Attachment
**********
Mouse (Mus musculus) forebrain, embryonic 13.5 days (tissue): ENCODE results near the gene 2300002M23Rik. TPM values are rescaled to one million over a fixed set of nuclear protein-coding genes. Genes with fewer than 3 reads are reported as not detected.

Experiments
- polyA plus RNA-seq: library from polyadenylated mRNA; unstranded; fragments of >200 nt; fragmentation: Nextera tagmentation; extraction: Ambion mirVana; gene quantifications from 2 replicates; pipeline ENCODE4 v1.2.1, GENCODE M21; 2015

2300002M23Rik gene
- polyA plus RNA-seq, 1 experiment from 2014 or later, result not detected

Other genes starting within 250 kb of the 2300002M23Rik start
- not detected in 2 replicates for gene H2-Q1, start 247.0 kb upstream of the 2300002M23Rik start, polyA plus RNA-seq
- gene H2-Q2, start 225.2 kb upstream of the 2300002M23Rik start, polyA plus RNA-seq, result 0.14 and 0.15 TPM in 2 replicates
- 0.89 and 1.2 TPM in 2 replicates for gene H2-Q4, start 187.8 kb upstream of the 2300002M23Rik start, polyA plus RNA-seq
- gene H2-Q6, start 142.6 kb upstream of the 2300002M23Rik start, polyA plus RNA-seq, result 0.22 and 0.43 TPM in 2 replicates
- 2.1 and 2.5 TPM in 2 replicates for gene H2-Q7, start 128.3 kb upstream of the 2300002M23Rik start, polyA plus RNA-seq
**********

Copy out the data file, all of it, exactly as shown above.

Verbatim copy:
Mouse (Mus musculus) forebrain, embryonic 13.5 days (tissue): ENCODE results near the gene 2300002M23Rik. TPM values are rescaled to one million over a fixed set of nuclear protein-coding genes. Genes with fewer than 3 reads are reported as not detected.

Experiments
- polyA plus RNA-seq: library from polyadenylated mRNA; unstranded; fragments of >200 nt; fragmentation: Nextera tagmentation; extraction: Ambion mirVana; gene quantifications from 2 replicates; pipeline ENCODE4 v1.2.1, GENCODE M21; 2015

2300002M23Rik gene
- polyA plus RNA-seq, 1 experiment from 2014 or later, result not detected

Other genes starting within 250 kb of the 2300002M23Rik start
- not detected in 2 replicates for gene H2-Q1, start 247.0 kb upstream of the 2300002M23Rik start, polyA plus RNA-seq
- gene H2-Q2, start 225.2 kb upstream of the 2300002M23Rik start, polyA plus RNA-seq, result 0.14 and 0.15 TPM in 2 replicates
- 0.89 and 1.2 TPM in 2 replicates for gene H2-Q4, start 187.8 kb upstream of the 2300002M23Rik start, polyA plus RNA-seq
- gene H2-Q6, start 142.6 kb upstream of the 2300002M23Rik start, polyA plus RNA-seq, result 0.22 and 0.43 TPM in 2 replicates
- 2.1 and 2.5 TPM in 2 replicates for gene H2-Q7, start 128.3 kb upstream of the 2300002M23Rik start, polyA plus RNA-seq